The previous rebbes prophecy (part 2)

“Behind the synagogue in the Bronx where I was the rabbi, there was a butcher shop facing the road. The back wall of the shop was attached to the synagogue wall. The Jewish owner of the butcher shop was a successful businessman and soon his small shop was not large enough for his growing business.

He found a larger space close by and decided to sell his shop which was attached to our synagogue.

“The board members of the synagogue were pleased about this. The synagogue membership had grown and the space was tight for the many people coming on Shabbat and Holidays. After some deliberation with the owner of the butcher shop which was conducted in good faith, the deal was clinched to the satisfaction of both parties. The mutual wall was removed, and the synagogue space expanded favorably. For whatever reason, the whole transaction was completed without any signed documents. The owner of the store appeared to be an honest and upright fellow and with a handshake it was accomplished.

“Years passed. The new butcher shop was doing very well, and the owner became wealthy. His business continued to grow and develop until the larger store could no longer contain all the merchandise which he needed. The owner began to look for a storage area close by to keep his merchandise. After an extensive search, he realized that he was unable to find anything appropriate for his needs. He reminded himself that he never had a written and signed document with the synagogue for his butcher shop and there weren’t any witnesses to the deal. Without hesitation, he approached the members of the board and demanded the return of his old shop. The board members were shocked. Clearly, they had paid the full sum agreed upon. But all their arguments fell on deaf ears.

“The owner hired a lawyer and felt confident that a court would rule in his favor since there was no signed document for the sale. After a brief court case, the board of the synagogue received a letter from the court informing them that they must evacuate the premises by a certain date. Should they not comply willingly then they would be forced out by the police.

“The date was coming closer and the members of the synagogue had no idea how to avert the decree. I decided to travel to the present Rebbe to seek his blessing. I understood that only the blessing of the Rebbe could save the situation. When I told the Rebbe what was happening at the synagogue, he said to me, “’I don’t understand why you are worried. My father-in-law, the Rebbe, told you clearly that a synagogue is a synagogue; and you cannot make from a synagogue a store. Go back in peace and with G-d’s help it will be so!’”

“I returned home encouraged by the blessing of the Rebbe. From my earlier experience I knew that every word of the Rebbe comes true.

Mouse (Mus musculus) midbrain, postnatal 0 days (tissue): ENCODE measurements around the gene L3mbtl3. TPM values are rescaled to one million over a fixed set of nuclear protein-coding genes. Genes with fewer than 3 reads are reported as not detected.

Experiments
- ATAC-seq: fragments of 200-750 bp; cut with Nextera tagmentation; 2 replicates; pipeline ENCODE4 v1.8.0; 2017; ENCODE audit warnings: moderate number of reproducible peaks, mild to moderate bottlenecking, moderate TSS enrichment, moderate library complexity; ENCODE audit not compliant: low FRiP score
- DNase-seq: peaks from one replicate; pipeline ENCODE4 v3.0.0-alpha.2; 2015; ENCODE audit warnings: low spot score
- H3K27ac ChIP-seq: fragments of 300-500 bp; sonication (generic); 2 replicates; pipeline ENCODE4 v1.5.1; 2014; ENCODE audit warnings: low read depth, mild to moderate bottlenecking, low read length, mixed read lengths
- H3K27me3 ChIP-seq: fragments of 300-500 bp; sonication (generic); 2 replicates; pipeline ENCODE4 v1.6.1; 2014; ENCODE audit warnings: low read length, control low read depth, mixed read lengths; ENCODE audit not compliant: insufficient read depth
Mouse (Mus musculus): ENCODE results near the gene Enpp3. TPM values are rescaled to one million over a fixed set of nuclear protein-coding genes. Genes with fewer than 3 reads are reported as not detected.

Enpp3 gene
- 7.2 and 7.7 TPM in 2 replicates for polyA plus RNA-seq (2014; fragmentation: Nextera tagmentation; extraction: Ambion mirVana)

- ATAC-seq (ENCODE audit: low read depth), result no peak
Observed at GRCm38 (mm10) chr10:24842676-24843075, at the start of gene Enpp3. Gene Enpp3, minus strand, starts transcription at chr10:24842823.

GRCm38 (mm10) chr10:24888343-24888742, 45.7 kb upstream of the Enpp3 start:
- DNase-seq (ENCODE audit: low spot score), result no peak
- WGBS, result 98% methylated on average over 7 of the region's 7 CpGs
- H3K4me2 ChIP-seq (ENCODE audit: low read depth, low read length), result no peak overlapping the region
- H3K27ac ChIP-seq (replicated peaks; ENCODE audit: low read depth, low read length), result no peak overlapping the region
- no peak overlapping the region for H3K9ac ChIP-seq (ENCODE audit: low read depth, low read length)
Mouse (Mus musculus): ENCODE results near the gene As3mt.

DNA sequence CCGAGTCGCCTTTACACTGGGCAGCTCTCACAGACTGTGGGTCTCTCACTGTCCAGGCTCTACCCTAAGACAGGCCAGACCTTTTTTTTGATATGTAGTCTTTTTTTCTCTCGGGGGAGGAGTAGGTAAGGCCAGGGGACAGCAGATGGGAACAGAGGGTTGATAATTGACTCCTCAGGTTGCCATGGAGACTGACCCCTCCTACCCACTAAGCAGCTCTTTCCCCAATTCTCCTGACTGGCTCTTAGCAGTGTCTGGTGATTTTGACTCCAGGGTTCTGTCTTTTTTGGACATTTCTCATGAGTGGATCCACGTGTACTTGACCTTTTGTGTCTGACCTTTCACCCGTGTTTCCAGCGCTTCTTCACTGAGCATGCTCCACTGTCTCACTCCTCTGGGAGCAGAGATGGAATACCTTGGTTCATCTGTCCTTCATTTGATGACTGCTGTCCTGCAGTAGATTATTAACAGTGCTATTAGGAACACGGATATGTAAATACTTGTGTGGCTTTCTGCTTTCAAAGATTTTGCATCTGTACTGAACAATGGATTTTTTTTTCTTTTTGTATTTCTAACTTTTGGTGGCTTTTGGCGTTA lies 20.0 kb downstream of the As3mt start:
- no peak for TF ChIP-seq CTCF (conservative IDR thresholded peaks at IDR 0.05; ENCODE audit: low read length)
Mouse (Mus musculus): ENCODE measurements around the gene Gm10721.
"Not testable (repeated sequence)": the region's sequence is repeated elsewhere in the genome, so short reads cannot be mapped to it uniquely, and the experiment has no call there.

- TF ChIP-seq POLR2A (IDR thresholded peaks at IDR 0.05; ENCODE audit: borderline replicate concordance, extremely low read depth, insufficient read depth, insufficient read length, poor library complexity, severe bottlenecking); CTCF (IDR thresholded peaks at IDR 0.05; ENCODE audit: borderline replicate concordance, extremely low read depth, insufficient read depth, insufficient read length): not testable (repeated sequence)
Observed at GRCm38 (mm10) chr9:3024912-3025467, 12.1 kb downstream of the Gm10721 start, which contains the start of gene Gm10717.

“The days passed, and the day of judgement was upon us. In the natural state of affairs there did not seem to be any possibility of a change for the good. The night before, I decided that I would arise earlier than usual to go to the synagogue. I said the night Shema with great feeling and a prayer to G-d to have mercy on the synagogue that nothing bad should happen. I was lying in bed but could not fall asleep. I tossed and turned for many hours. As the first rays of dawn were peeking through the window, I finally managed to fall asleep. I had a dream that I will never forget. It remains memorable and vivid to this day. I entered the synagogue and saw that seated at the head of the table was the Previous Rebbe. At his side stood the Rebbe. He turned to me and said, “’Remove all worry from your heart. G-d has prepared everything to work out well!’” The Rebbe then pointed to his father-in-law and said, “’The Rebbe already told you that a synagogue is a synagogue, so why do you worry? All will be well!’”

“I awoke in wonderment. The vision of the Previous Rebbe, who had passed away a number of years prior, was so real. I looked out the window and realized that the sun was shining brightly. I understood that I had overslept. Quickly I dressed and in minutes I was out the door running with all my strength to the synagogue. From a distance I could hear loud noise and screaming voices. A large group of people had gathered outside the synagogue. As I got closer I could hear that strong words were being shared with the police who would not allow anyone to enter the synagogue. I stood back watching with tears in my eyes how they had already begun to empty the furniture from the synagogue. At the moment when it seemed that all was lost, something unbelievable occurred.

“In the nearby street where the large butcher shop was located, the large chandelier fell suddenly from the ceiling. With a crash it landed on the head of the owner. He fell down unconscious. The workers called an ambulance to take him to the hospital. The paramedics ran in and administered some medication and first aid to revive him. As soon as he came to, he shouted out, “’Quick! Stop emptying the synagogue!’” They called the head of the police to hear what he was saying. He admitted that he had falsified the information about the sale and that he had been paid the full sum for the old store. “’I sinned against G-d and that is why I am being punished,’” he declared.

“The police now returned all the furniture to the synagogue and left.

“Now,” the rabbi turned to the young man in front of him and said, “you surely understand why I do not allow anyone to sit at the head of the table. The vision of the Previous Rebbe remains clear to me and I see him sitting in this very place with the Rebbe at his side.”

And with this the rabbi concluded his wondrous story.

Translated from Raboseinu Nesieinu Book 2 – Pgs. 186-195

A project of Reshet Oholei Yosef Yitzchok Lubavitch

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